anoopcr
3 Argentum

Re: Question regarding Remote Mirror setup

Jump to solution

But here are going to build a new Server in DR site.So the primary and secondary host will be different.is this case how to proceed ?

promote remote LUN and assign to the DR host ?here servers are VMs and unabler to create datastore using the DR LUN)

0 Kudos
JonK1
3 Zinc

Re: Question regarding Remote Mirror setup

Jump to solution

Yes, in that case you would promote the secondary image and add it to the storage group with the DR host. Then rescan and follow ksp's procedure:

ksp wrote:

3. ESX still won't automatically mount this new primary volume right away, because it is on a different storage and has different address, and it gets detected as a snapshot. Now you have to:

a) Make sure that the original Vol1 isn't and won't be accessible to ESX during the DR. It's ok if it is secondary now, or you have to disable access to it by other means.

b) Mount the new primary volume Vol2 using either resignature or temporary mount -- choose which is more appropriate for your situation:

http://kb.vmware.com/selfservice/microsites/search.do?language=en_US&cmd=displayKC&externalId=101138...

We use temporary mount with esxcfg-volume -m in our tests, because we put everything back shortly after. (Caution: there was a bad experience with persistent mount esxcfg-volume -M, we had to reboot all ESX hosts to get the volume back, just a heads-up for you)

View solution in original post

0 Kudos
ksp1
2 Bronze

Re: Question regarding Remote Mirror setup

Jump to solution

Replicated (secondary) volume is NOT accessible to a host even if it is fractured. It may show up as a disk, but it is not accessible, you have to promote it to primary or take it out of the mirror to access it again. Nice explanation is here (particularly pages 19, 56): https://powerlink.emc.com/nsepn/webapps/btg548664833igtcuup4826/km/live1/en_US/Offering_Technical/Wh...

Here's the procedure we use for DR with MV/S and VMware. I'm not familiar with MV/A, but I'm sure it's pretty much the same.

1. Make a mirror pair and let it synchronize. Let's call the volumes "Vol1" and "Vol2".

2. Present both Vol1 and Vol2 to a ESX servers -- we don't use a specific server for DR, everything is active-active. Presenting secondary LUN may be not exactly a oficially recommended practice, but that makes a couple of steps less to do in DR situation. No ill effects seen after many years and countless DR tests.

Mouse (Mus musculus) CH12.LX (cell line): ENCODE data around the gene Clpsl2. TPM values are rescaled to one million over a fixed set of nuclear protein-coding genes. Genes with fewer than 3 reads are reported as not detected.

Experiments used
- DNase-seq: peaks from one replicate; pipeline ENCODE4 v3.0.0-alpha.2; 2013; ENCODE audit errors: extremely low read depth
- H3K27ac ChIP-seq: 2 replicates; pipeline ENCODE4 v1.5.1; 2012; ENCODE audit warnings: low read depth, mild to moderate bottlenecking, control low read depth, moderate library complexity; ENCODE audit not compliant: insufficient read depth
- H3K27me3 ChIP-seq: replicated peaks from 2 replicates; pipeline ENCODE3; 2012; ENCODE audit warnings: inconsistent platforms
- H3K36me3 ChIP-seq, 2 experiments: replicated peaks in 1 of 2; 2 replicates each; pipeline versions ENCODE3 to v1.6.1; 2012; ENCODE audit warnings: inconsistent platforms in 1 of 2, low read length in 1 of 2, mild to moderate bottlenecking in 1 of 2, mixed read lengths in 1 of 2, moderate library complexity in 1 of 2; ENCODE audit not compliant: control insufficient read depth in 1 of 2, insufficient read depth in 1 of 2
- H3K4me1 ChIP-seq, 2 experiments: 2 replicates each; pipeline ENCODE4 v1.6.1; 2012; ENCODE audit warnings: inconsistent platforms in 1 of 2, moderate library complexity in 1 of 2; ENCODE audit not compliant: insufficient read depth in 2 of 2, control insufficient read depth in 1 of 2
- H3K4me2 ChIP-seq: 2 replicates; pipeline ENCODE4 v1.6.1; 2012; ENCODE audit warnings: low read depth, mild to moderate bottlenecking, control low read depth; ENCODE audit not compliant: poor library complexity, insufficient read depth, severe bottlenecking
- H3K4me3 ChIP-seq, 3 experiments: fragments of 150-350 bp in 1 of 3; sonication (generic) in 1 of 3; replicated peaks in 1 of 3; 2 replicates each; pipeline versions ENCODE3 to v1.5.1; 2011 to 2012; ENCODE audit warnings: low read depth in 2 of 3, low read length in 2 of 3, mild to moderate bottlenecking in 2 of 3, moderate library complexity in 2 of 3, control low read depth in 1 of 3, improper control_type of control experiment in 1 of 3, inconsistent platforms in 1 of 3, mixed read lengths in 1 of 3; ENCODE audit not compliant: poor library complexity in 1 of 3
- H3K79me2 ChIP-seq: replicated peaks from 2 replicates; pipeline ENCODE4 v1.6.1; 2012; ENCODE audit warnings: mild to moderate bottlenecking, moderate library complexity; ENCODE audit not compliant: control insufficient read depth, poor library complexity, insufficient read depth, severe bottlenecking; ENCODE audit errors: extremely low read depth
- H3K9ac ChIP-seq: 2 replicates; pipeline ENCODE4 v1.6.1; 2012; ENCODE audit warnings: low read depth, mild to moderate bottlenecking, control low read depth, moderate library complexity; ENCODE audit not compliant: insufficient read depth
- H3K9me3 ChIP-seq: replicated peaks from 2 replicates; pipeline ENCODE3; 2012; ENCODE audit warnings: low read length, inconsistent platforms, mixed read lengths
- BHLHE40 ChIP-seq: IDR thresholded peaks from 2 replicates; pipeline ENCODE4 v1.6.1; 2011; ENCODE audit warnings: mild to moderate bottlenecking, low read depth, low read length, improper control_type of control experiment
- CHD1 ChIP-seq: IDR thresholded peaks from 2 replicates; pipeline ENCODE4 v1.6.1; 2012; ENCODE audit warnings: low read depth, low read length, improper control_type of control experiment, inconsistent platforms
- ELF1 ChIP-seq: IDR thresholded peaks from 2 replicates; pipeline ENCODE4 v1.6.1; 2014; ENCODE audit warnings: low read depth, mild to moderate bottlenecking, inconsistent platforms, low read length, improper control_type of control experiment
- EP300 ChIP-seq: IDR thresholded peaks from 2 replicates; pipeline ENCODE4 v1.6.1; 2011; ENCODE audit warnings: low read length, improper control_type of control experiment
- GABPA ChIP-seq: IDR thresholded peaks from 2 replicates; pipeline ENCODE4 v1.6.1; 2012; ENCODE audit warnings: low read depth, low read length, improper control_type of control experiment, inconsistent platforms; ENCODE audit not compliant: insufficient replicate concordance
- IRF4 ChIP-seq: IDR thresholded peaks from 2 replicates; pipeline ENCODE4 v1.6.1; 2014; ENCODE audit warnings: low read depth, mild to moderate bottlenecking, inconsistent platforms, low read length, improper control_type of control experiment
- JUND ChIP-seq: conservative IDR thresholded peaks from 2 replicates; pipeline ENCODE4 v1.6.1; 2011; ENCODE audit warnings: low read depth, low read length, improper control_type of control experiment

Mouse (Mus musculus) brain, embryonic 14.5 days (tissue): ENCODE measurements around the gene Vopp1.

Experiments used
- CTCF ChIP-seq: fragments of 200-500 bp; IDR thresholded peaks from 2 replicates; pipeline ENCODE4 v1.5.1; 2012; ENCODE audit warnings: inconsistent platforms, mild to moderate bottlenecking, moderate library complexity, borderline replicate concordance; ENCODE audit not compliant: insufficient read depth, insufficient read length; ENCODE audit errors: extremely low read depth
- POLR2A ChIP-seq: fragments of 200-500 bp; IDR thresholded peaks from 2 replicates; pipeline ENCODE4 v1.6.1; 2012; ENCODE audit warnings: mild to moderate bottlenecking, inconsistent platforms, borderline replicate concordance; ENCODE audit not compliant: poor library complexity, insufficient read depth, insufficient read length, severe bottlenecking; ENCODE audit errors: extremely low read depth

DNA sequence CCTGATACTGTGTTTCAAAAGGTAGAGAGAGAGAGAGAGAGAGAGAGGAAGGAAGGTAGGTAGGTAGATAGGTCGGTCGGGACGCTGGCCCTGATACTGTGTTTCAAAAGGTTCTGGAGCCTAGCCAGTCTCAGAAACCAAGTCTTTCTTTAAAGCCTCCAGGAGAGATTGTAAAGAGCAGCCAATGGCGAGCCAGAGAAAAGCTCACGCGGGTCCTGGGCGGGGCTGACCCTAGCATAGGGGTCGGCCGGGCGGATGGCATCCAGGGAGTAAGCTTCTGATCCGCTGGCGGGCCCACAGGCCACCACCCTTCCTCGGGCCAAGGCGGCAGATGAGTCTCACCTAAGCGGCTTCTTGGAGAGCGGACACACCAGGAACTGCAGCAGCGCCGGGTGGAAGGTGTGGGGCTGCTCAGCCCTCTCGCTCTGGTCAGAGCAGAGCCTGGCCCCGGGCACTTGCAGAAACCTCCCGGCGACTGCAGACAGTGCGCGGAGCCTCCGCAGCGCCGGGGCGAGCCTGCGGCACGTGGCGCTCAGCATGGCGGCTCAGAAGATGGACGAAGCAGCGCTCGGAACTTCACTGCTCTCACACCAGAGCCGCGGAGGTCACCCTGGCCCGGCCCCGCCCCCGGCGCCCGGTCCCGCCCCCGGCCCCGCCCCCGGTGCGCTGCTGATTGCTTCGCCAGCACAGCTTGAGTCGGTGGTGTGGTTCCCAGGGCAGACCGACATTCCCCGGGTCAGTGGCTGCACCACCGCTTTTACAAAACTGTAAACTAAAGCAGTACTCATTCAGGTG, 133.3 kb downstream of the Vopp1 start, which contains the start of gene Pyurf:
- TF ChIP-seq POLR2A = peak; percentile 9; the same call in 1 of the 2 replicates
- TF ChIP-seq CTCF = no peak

3. Make VMFS datastore on the primary volume Vol1.

4. Done and ready for use. Nothing has to be done to the secondary Vol2.

In a case of DR situation when you have lost the primary volume Vol1:

1. Shut down all affected guests.

2. Promote the secondary copy Vol2 to a primary -- now it becomes available to ESX.

3. ESX still won't automatically mount this new primary volume right away, because it is on a different storage and has different address, and it gets detected as a snapshot. Now you have to:

a) Make sure that the original Vol1 isn't and won't be accessible to ESX during the DR. It's ok if it is secondary now, or you have to disable access to it by other means.

b) Mount the new primary volume Vol2 using either resignature or temporary mount -- choose which is more appropriate for your situation:

http://kb.vmware.com/selfservice/microsites/search.do?language=en_US&cmd=displayKC&externalId=101138...

We use temporary mount with esxcfg-volume -m in our tests, because we put everything back shortly after. (Caution: there was a bad experience with persistent mount esxcfg-volume -M, we had to reboot all ESX hosts to get the volume back, just a heads-up for you)

4. If the array that hosted the primary Vol1 was not available during promotion, you have to clean up your old primary volume Vol1 by force destroy the orphaned mirror, adding Vol1 as secondary, and resync it back. Refer to MV documentation for the steps.

This procedure seems to be complicated, but it really isn't. Things get a bit ugly only when you have to manage mirrored RDMs. Just test this and keep the procedure readily available so you won't have to search the web for it. You can write some scripts, and there are software suites that does all of this pretty much automagically for you -- if you can afford them, that is.